the country most of last week.
Chas. Wilson and wife of near Stella
was In town Saturday evening.
Mrs. Hill of Nemtiha spent a part of
last week with her son and family.
Clyde Hill was up from Falls City
and spent Sunday with homo folks.
Misses Stout and Carrlngton of Au
burn were guests of friends hero last
week.
Wm. Single of Barada was a busi
ness visitor hero ono day during tbe
week.
Mr. Poppy of Missouri spent the
most of last week with his daughter ,
Mrs. F. Shlrkolk.
A. J. Holmic and family of Stella
was the guests of J. C. Shulenborg and
wife at dinner Sunday.
Cbas. Shulenberg and wife enjoyed
a pleasant evening Sunday at the homo
of F. Shirkolk and wife.
M. F. Fill and Willard Shubert left
last week for Sycamore Springs where
tbey will search for good health.
Mrs. John Stotts and daughter Floy
returned home Friday evening from a
several weeks'stay In Dakota where
they visited relatives.
W. W. James and daughter of Peru
came down during the week and took
possession of their property , which ho
purchased ot Mr. Imler.
W. H. Ogg who has been In poor
health for gome tlmo was laid to rest
last Sunday in the Prairie Union cem
etery. To the bereaved ones our sym
pathy is extended.
Mrs , J. C. Shulenberg who celebrat
ed her 48th birthday last Sunday by
the homo coming of ail her children
and grandchildren , bringing with them
a supply of good things to eat. The
Uay was spent in such a manner as will
be remembered by those present for
years to come and it ia honed that she
may live many more years to celebrate
the event.
Fall Suitings !
New Suiting Novelties , in suit lengths , are in and af
ford ladies wishing the coining season's ' best colorings
and designs , for very early wear , a splendid assort
ment , The shades are all entirely novel and will not
be found in equal perfection in ordinary fabrics ,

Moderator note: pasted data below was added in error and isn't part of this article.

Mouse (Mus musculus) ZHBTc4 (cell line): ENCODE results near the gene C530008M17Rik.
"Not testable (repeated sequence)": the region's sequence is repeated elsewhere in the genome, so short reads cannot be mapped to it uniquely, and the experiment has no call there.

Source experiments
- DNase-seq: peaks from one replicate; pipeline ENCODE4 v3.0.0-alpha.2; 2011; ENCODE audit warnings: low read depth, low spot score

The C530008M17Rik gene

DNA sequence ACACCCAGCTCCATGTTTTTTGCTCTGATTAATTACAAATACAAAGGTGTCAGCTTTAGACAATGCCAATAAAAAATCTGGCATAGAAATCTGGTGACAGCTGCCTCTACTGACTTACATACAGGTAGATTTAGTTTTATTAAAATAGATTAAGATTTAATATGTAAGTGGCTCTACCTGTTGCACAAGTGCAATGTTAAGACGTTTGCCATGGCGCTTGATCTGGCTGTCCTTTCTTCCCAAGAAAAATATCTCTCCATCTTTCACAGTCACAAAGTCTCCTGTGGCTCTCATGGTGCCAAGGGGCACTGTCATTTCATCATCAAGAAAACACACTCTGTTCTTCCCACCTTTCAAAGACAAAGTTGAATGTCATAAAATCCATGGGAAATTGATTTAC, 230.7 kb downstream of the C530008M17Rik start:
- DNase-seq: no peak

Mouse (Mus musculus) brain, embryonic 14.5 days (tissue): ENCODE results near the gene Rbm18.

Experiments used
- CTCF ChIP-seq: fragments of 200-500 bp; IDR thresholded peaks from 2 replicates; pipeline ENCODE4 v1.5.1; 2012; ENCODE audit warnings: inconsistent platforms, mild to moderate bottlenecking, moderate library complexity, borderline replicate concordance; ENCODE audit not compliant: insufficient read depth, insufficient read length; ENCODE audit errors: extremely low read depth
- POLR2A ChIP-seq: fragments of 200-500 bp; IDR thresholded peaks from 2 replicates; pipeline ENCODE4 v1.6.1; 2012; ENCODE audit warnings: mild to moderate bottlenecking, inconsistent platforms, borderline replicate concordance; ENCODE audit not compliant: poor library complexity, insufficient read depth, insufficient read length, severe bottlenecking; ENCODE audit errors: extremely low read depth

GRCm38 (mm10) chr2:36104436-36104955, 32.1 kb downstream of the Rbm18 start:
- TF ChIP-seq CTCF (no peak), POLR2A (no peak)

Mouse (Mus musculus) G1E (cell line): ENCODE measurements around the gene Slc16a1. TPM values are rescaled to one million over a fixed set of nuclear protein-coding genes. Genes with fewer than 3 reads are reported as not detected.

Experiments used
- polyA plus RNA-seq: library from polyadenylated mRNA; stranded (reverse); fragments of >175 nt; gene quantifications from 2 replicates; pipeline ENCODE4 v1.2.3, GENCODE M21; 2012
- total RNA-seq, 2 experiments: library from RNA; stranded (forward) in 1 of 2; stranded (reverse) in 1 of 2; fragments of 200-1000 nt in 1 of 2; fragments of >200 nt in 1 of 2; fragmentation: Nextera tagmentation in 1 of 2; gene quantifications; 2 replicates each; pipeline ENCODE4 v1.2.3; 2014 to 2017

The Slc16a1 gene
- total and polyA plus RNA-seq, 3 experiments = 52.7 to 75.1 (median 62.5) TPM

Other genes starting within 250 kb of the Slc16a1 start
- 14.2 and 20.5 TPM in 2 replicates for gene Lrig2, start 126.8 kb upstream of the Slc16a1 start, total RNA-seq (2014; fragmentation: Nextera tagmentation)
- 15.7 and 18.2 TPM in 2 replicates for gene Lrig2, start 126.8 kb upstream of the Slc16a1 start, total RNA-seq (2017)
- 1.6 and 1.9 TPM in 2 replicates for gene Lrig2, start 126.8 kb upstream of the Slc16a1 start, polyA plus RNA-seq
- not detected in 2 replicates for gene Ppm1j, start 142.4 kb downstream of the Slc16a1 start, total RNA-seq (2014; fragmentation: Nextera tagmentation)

Light Wool Skirts
22 Light Wool Skirts of most ex
cellent design , and meritorious in every
way , go now at
HALF PRICE
These Skirts were sold early in the
season at from $4 to $10.
Every Summer Printed
Fabric
has been put in one of four lots at
5c , lOc , 12&c , and 15c
" Among these are those fine , sheer ,
half-silk , SQC Tissues that are so suitable
for summer and winter evening costumes.
15 Ladies' Suits to Co
at Half Price
Among1 these are some of our best
styles in Brown , Blue , Black and Fancies ,
adapted to year-around wear and new
this season , at
HALF PRICE
These arc genuine bargains and af
ford an opportunity to supply your needs
at very small cost to you.
Parasols 15 % Discount
35 Parasols , including all the Wanted
colors and combinations , sold at from $ i
to $4 , now all at
15 % DISCOUNT
25 % Off on All Women's and Misses'
Spring Wraps and Jackets
For those who are planning early Fall trips , these gar
ments are just the thing , They will cost you now
anywhere from $1,85 to $15 , Plain Black Cloth
Jackets , costing you $4,50 to $7,50 , are very attractive
and useful ,
V. G. LYFORD
Ten Days of High Grade Entertainment !
Every Day a Big Day ! !
THE SECOND ANNUAL
Falls City
Chautauqua
Assembly
AT THE
City Park , Falls City , Nebraska
One Block South and TWo West of National Hotel
i
August 7th to 16th , 1908
INCLUSIVE
The names on the program speak for themselves. Every attraction guaranteed
to be good. No experiments will be tried. This will be a great campaign of education ,
Culture. Religion and Amusement. The Chautauqua Is the people's and it has come to
stay. You can hear all this talent at about six cents per program on the season ticket
plan , and your children at about three cents. Buy your season ticket now and assist
the management.
Rent a tent and take your vacation at home with your family and neighbors. In
vite your children home. The "Chautauqua time" Is the real "Home Coming time. "
Write the Secretary , or Thos. J. Whltaker for program or tent. Splendid camping
facilities good shade , Water , light , police protection and sanitary conditions.
The business men of Falls City are desperately In earnest about the Second An
nual Chautauqua and are determined to make It a great success at any cost.
ADULT'S SEASON TICKET-Admittlng the Bearer to All Programs , 32.00
CHILD'S SEASON TICKET-SeVen to Thirteen Years of Age . . . 31.00
SINGLE ADMISSION-Adults 25c
SINGLE ADMISSION-Children I5c
JOHN LICHTY , Pres. PROF. T. J. OLIVER , Sec. W. A. OREENWALD , Treas.
S. M. HOLLADAY , Supt. THOS. J. WHITAKER , Manager